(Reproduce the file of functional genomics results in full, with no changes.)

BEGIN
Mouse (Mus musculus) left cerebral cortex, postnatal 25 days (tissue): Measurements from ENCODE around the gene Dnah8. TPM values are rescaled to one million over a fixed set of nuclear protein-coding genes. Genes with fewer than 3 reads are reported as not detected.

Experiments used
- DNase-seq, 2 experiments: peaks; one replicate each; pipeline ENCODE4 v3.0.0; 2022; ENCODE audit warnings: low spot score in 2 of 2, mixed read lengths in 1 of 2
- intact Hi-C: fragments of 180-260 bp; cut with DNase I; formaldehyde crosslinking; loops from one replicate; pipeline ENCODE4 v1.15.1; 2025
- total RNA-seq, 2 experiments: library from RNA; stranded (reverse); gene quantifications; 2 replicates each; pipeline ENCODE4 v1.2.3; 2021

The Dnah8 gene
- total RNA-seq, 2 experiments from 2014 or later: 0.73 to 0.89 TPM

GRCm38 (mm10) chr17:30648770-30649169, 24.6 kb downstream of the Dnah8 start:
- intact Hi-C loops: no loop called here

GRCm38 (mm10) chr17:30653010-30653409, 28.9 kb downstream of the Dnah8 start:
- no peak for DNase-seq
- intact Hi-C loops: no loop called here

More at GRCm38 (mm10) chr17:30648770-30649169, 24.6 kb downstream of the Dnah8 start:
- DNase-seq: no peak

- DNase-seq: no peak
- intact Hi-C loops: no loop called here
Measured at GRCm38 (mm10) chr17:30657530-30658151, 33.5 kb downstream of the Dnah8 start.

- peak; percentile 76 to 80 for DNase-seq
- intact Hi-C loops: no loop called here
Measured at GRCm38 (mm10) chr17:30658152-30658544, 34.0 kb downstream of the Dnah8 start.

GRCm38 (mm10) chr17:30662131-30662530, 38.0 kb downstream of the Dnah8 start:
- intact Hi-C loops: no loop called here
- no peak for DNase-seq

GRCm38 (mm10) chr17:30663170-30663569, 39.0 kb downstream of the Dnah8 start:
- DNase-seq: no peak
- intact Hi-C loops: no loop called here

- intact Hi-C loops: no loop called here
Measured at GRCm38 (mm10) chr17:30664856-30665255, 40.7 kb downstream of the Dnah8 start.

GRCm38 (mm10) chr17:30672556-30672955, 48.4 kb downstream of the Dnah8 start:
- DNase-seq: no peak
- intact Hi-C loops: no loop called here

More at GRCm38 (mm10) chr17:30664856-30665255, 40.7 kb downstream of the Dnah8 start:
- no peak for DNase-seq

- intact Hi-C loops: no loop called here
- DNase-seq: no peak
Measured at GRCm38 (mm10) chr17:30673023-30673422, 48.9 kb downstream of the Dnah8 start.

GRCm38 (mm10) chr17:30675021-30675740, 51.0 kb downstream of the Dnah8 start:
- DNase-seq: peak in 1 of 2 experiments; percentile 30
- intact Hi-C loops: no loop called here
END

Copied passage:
Mouse (Mus musculus) left cerebral cortex, postnatal 25 days (tissue): Measurements from ENCODE around the gene Dnah8. TPM values are rescaled to one million over a fixed set of nuclear protein-coding genes. Genes with fewer than 3 reads are reported as not detected.

Experiments used
- DNase-seq, 2 experiments: peaks; one replicate each; pipeline ENCODE4 v3.0.0; 2022; ENCODE audit warnings: low spot score in 2 of 2, mixed read lengths in 1 of 2
- intact Hi-C: fragments of 180-260 bp; cut with DNase I; formaldehyde crosslinking; loops from one replicate; pipeline ENCODE4 v1.15.1; 2025
- total RNA-seq, 2 experiments: library from RNA; stranded (reverse); gene quantifications; 2 replicates each; pipeline ENCODE4 v1.2.3; 2021

The Dnah8 gene
- total RNA-seq, 2 experiments from 2014 or later: 0.73 to 0.89 TPM

GRCm38 (mm10) chr17:30648770-30649169, 24.6 kb downstream of the Dnah8 start:
- intact Hi-C loops: no loop called here

GRCm38 (mm10) chr17:30653010-30653409, 28.9 kb downstream of the Dnah8 start:
- no peak for DNase-seq
- intact Hi-C loops: no loop called here

More at GRCm38 (mm10) chr17:30648770-30649169, 24.6 kb downstream of the Dnah8 start:
- DNase-seq: no peak

- DNase-seq: no peak
- intact Hi-C loops: no loop called here
Measured at GRCm38 (mm10) chr17:30657530-30658151, 33.5 kb downstream of the Dnah8 start.

- peak; percentile 76 to 80 for DNase-seq
- intact Hi-C loops: no loop called here
Measured at GRCm38 (mm10) chr17:30658152-30658544, 34.0 kb downstream of the Dnah8 start.

GRCm38 (mm10) chr17:30662131-30662530, 38.0 kb downstream of the Dnah8 start:
- intact Hi-C loops: no loop called here
- no peak for DNase-seq

GRCm38 (mm10) chr17:30663170-30663569, 39.0 kb downstream of the Dnah8 start:
- DNase-seq: no peak
- intact Hi-C loops: no loop called here

- intact Hi-C loops: no loop called here
Measured at GRCm38 (mm10) chr17:30664856-30665255, 40.7 kb downstream of the Dnah8 start.

GRCm38 (mm10) chr17:30672556-30672955, 48.4 kb downstream of the Dnah8 start:
- DNase-seq: no peak
- intact Hi-C loops: no loop called here

More at GRCm38 (mm10) chr17:30664856-30665255, 40.7 kb downstream of the Dnah8 start:
- no peak for DNase-seq

- intact Hi-C loops: no loop called here
- DNase-seq: no peak
Measured at GRCm38 (mm10) chr17:30673023-30673422, 48.9 kb downstream of the Dnah8 start.

GRCm38 (mm10) chr17:30675021-30675740, 51.0 kb downstream of the Dnah8 start:
- DNase-seq: peak in 1 of 2 experiments; percentile 30
- intact Hi-C loops: no loop called here